About five weeks ago, Andrew L, one of the managers in our RCL League (The ECFBL), was perusing the names of some of the players chosen in the recent MLB draft. Dominating the headlines were Trevor Gretzky, the son of Wayne Gretzky, arguable the greatest player in the history of hockey, as well as Pudge Jr, However, the San Diego Padres drafted an outfielder from Valparaiso University, named Kyle Gaedele, in the sixth round. Kyle happens to be a great-nephew to Eddie Gaedel, who was, of course, Bill Veeck’s midget, who would achieved baseball immortality.
At the end of the 20th Century, the editors of The Sporting News listed the pinch-hit at bat by Eddie Gaedel as baseball’s “Most unusual and unforgettable moment.” It not only allowed Gaedel his proverbial “15 minutes of fame” but became the act of showmanship most associated with Bill Veeck Jr., the greatest showman in the history of baseball.
The story of Eddie Gaedel begins with the legendary John McGraw. In the early days of baseball, many teams had mascots, who they felt were a source of good luck. Connie Mack’s Philadelphia Athletics employed a hunchback named Louis Van Zelst; the players would rub his head before they came to bat. McGraw hired a rather eccentric backwoods piney named Charlie Faust who stated that he had both magical and mystical abilities which could be employed in a pernicious manner against the opposition. McGraw was highly superstitious, and, in fact, the team went on a tear after he hired Faust, winning the pennant. As a type of reward, McGraw allowed him to play in two meaningless games, where he allowed one run and scored twice. (Faust apparently had a delusional disorder and later died in an insane asylum.) McGraw used to have conversations with his friend William Veeck Sr., owner of the Chicago Cubs, concerning this episode, as well as his musings concerning sending up a midget to bat. William’s son Bill Veeck Jr. overheard this conversation when he was a kid, keeping it in the back of his mind for years. Some historians believe that Veeck came up with the idea from James Thurber’s short story, “You can look it up,” in which a midget was sent up to bat to take a walk, although Veeck always denied this as his inspiration.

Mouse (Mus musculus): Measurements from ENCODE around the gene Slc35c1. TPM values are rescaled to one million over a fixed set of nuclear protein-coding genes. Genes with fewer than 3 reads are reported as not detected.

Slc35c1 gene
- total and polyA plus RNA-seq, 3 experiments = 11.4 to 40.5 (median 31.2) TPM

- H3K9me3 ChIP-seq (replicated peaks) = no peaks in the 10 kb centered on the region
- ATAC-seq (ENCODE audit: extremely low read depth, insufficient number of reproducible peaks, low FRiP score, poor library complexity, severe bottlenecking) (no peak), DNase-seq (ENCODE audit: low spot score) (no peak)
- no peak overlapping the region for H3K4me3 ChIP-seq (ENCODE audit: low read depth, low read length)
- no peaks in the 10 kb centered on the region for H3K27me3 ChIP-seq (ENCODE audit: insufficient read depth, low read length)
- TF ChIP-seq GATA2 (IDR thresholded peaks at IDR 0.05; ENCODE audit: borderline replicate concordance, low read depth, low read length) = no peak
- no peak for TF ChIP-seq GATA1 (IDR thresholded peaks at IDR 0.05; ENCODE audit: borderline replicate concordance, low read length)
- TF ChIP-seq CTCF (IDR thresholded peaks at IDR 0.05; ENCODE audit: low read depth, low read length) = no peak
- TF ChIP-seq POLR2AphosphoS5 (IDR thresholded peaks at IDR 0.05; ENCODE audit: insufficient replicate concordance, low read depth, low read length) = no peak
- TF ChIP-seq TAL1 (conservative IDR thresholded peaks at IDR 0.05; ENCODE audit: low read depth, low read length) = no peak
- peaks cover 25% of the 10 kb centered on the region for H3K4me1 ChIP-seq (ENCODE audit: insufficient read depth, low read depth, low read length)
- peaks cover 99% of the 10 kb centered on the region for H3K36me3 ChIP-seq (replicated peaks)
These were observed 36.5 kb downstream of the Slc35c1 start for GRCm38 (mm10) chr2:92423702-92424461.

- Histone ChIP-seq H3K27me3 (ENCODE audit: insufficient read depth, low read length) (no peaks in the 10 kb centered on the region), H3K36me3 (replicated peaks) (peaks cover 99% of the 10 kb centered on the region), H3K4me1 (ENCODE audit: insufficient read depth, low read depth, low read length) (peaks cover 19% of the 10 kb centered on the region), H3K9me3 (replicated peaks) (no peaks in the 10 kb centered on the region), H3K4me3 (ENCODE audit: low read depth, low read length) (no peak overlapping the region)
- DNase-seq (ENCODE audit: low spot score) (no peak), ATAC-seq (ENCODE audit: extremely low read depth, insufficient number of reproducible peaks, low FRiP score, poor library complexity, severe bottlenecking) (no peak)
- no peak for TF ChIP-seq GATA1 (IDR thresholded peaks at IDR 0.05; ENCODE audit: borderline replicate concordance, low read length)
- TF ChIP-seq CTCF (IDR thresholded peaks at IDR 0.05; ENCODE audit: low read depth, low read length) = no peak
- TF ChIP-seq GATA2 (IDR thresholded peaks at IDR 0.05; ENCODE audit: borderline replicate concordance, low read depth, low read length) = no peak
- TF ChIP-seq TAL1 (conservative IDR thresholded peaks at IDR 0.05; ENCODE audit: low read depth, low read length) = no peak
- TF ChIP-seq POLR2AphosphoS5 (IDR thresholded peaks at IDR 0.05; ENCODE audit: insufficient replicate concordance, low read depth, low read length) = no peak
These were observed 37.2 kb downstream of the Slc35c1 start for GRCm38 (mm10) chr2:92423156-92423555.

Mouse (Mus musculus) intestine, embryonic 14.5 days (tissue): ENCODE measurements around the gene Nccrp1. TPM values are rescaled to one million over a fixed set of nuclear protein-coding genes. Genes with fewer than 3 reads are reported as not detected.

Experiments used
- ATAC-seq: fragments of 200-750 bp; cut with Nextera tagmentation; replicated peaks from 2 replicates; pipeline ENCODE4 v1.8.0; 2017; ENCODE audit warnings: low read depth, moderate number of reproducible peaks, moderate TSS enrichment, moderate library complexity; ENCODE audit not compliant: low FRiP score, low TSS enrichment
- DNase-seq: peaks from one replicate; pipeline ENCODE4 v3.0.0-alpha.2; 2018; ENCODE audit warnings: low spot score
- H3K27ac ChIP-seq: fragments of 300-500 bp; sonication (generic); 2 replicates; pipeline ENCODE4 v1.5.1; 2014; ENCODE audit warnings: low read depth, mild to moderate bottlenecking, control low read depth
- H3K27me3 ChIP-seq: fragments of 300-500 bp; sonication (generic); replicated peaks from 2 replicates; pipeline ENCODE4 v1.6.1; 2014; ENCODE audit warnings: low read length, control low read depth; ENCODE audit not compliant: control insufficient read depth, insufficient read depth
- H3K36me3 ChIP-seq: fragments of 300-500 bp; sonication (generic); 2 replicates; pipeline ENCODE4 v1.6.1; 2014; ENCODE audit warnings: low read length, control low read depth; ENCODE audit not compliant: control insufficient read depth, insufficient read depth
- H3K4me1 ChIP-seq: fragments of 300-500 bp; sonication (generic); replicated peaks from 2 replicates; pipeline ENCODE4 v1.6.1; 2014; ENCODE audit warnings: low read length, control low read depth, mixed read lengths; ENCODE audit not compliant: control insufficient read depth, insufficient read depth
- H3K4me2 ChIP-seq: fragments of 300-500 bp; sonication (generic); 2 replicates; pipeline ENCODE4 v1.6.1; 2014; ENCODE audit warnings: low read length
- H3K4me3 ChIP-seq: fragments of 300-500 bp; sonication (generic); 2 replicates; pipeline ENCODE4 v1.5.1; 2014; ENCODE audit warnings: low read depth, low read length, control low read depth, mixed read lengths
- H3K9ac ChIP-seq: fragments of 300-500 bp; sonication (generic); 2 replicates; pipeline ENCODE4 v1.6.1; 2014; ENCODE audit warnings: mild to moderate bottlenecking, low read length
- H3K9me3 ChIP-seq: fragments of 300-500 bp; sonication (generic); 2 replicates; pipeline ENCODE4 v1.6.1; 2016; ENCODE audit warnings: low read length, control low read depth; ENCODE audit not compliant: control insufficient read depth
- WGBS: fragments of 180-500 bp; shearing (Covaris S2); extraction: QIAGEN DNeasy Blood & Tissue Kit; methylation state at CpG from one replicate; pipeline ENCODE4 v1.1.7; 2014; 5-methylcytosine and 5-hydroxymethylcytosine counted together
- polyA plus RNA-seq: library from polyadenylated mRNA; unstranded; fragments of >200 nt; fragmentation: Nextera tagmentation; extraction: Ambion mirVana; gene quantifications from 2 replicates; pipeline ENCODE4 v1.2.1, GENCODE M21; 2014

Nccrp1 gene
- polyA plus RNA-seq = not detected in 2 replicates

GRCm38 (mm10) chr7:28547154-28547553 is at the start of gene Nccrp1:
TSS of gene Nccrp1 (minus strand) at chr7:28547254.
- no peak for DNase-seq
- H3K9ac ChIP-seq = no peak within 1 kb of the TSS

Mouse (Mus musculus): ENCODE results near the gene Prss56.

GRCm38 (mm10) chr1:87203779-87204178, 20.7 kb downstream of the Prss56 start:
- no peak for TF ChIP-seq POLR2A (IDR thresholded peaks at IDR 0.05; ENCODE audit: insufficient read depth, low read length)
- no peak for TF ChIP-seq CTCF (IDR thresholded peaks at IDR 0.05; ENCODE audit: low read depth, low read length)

Veeck Jr. was owner of a number of teams during his lifetime, but none were as pathetic as the St. Louis Browns circa 1950’s; many consider this franchise the most woeful in major league history. At the time, Veeck was going bankrupt, the stadium was falling apart, and there were rumors of the imminent relocation of the team to Baltimore (which actually occurred several years later). Veeck, undoubtedly the greatest showman in baseball’s history, decided to put on an extravaganza to boost attendance. 1951 was the 50th anniversary of the American League, and, coincidentally, the birthday of the Browns’ radio sponsor, Falstaff Brewery. Veeck promised to give away tiny bottles of Falstaff beer, a piece of birthday cake, and ice cream for all attendees. The promotion attracted 18,000 fans, the highest attendance of the season. And, both the fans and the Falstaff agents knew that with Veeck, there would be other surprises in the offing, as they breathlessly awaited the end of the first game of the doubleheader, a doubleheader of no consequence between the 7th and 8th place teams. The celebration offered hand-balancing and trampoline acts, as well as a show by Max Patkin, the Clown Prince of Baseball. To top off the festivities, a midget, Eddie Gaedal, jumped out of a 7’ birthday cake. Then the second game of the doubleheader commenced.
Falstaff’s patrons, and some fans, were mildly disappointed. Veeck had done similar acts on many prior occasions, including having elephants traipse the ball field and a midget buggy race. Little did they know what surprise Veeck had in mind.